4. Chris – thanks for your comments. My view is that if members are able to add life and dynamism to what the organisation is doing that is great. Command and control will never be as effective as facilitating, leading and encouraging members into new areas – and even better if your members are suggesting new directions and opportunities as it shows they care enough to be active.

  5. Why are these PR sites needed? There is a litany of communications and connectivity tools out there for professionals to use, most of which are easier and with better functionality. It would seem to me that PR is late to most web dances has to make up their own ball when they get there so they’ll have someone to dance with. Also, most of the time these sites serve a very thinly veiled secondary agenda.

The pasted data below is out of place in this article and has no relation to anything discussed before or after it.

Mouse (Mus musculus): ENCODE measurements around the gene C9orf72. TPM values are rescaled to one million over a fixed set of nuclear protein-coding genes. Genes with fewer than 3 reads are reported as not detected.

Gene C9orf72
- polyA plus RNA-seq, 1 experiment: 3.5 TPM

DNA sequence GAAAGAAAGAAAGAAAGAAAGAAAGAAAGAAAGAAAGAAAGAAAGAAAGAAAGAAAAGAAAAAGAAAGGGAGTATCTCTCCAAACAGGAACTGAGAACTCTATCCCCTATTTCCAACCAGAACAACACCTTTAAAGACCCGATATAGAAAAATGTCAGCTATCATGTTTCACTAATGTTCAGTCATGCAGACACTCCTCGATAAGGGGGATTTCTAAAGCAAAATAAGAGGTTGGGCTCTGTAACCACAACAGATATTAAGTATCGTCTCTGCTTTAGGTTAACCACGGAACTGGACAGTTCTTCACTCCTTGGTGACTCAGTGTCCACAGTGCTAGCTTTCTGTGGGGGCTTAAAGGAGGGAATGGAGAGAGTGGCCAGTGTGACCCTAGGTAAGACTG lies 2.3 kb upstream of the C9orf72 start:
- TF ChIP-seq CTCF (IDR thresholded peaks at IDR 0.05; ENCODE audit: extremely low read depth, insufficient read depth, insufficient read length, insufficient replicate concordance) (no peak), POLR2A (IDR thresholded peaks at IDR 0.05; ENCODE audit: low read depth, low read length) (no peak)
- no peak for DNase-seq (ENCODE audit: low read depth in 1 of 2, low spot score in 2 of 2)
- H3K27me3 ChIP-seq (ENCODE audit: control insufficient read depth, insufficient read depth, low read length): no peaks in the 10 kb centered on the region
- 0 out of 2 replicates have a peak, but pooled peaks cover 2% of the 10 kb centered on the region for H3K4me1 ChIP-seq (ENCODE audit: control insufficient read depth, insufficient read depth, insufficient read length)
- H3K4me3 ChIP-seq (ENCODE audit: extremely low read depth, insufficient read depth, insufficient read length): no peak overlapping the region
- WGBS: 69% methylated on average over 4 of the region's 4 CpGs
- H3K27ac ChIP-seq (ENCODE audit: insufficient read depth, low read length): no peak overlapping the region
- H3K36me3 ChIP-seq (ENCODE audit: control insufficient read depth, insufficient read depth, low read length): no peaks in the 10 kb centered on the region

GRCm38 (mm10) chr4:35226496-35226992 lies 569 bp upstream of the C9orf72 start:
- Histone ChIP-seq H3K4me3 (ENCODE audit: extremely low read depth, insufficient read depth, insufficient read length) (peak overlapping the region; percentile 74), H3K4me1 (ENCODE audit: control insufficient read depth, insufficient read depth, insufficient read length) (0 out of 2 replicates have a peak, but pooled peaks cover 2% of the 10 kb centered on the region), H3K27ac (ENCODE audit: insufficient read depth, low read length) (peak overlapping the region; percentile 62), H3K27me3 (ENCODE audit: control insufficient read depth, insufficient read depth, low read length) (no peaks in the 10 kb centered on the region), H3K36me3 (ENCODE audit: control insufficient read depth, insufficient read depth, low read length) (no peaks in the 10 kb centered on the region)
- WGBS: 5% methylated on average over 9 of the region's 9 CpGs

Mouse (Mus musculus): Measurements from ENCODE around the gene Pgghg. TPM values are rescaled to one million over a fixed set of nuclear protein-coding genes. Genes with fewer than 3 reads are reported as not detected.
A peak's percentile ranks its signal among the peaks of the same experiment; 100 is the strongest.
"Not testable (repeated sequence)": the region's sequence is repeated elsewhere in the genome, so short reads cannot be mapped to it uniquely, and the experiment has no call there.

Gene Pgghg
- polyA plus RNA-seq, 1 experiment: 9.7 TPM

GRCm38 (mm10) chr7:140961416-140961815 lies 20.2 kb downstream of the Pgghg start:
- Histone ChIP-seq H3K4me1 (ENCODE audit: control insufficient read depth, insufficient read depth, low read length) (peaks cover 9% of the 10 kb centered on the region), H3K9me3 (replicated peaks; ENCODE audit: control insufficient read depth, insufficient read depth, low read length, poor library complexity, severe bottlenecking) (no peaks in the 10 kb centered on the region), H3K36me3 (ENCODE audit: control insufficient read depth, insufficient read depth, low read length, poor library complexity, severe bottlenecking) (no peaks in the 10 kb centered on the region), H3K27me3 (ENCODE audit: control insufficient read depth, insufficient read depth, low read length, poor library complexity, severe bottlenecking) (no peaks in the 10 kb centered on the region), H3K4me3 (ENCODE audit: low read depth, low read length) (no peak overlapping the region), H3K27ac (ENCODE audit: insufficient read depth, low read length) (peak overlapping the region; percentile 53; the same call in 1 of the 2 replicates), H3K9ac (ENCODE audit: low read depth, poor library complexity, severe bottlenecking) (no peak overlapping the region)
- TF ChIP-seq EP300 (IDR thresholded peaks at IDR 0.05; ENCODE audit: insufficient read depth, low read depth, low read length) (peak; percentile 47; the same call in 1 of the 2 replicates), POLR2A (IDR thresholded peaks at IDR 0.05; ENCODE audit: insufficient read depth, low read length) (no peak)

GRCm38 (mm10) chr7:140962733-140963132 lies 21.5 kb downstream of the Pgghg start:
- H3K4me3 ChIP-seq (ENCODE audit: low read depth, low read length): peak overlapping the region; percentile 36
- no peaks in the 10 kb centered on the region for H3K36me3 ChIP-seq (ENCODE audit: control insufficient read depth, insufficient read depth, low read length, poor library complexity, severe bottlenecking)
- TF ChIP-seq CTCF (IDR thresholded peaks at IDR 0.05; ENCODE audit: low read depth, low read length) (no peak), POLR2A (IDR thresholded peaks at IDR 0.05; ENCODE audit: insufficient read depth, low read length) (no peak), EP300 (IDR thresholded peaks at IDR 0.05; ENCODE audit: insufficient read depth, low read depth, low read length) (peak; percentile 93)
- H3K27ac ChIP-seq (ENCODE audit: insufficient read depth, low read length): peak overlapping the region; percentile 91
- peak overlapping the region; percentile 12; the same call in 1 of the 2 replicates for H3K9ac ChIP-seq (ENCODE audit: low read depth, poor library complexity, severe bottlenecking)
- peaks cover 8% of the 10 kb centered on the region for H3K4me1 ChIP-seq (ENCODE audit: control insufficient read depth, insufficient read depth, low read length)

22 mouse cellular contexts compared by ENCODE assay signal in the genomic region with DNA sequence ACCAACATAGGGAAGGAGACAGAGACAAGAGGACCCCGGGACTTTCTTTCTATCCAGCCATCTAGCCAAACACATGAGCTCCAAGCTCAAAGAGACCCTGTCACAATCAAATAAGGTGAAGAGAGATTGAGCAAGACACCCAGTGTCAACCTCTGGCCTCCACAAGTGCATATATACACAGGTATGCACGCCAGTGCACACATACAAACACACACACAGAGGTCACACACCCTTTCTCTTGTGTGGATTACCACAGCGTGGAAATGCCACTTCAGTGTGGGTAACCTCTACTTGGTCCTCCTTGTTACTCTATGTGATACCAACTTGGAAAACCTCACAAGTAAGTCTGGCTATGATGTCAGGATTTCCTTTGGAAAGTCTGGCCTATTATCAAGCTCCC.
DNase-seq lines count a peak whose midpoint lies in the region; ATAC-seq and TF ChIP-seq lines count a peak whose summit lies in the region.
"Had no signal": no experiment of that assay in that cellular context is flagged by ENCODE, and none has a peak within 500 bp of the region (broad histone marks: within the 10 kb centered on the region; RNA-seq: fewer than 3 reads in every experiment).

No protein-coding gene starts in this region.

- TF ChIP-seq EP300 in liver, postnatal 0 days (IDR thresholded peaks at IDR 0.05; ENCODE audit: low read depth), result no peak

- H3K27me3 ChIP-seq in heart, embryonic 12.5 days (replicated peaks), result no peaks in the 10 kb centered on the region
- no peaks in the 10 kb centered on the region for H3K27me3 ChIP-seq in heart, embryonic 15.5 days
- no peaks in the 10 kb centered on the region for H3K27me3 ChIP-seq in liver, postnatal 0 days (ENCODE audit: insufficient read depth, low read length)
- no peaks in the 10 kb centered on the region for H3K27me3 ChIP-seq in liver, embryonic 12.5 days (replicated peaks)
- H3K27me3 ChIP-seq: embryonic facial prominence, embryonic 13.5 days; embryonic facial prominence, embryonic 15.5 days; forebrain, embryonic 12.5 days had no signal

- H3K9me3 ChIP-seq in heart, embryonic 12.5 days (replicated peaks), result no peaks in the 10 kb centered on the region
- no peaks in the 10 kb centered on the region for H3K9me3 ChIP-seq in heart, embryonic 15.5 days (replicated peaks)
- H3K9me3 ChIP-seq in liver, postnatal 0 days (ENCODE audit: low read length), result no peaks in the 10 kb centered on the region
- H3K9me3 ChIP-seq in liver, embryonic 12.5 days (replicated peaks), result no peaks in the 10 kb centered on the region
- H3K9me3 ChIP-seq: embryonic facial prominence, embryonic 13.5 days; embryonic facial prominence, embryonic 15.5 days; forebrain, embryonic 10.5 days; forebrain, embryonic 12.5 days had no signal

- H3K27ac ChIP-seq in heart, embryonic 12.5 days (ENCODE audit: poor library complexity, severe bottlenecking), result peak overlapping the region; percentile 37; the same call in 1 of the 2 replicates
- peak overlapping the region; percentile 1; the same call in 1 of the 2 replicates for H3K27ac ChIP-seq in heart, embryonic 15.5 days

I tried to join MyRagan per a “suggestion” of my CEO, but the registration failed in Firefox, thus, I’m not joining. These sites can’t just rename what others are doing; give me a reason to join. For now, I’ll stick to what works and away from PR web ideas.

  6. Greg – I can see some merit in a forum to discuss issues of relevance to any group, but agree that PR seems to be behind the game here, again.

    As I said, I’m not convinced about MyRagan or Melcrum (although I have joined both) – your question is good about the reason to join, which really isn’t clear to me. I generally prefer to have my conversations and connections here. That may be marginal, but it feels like home.

    I think you are right about the secondary agendas of these specialist sites, which is why I may be more interested in social media within the CIPR site since I have already joined that organisation and so am prepared to engage with the agenda there.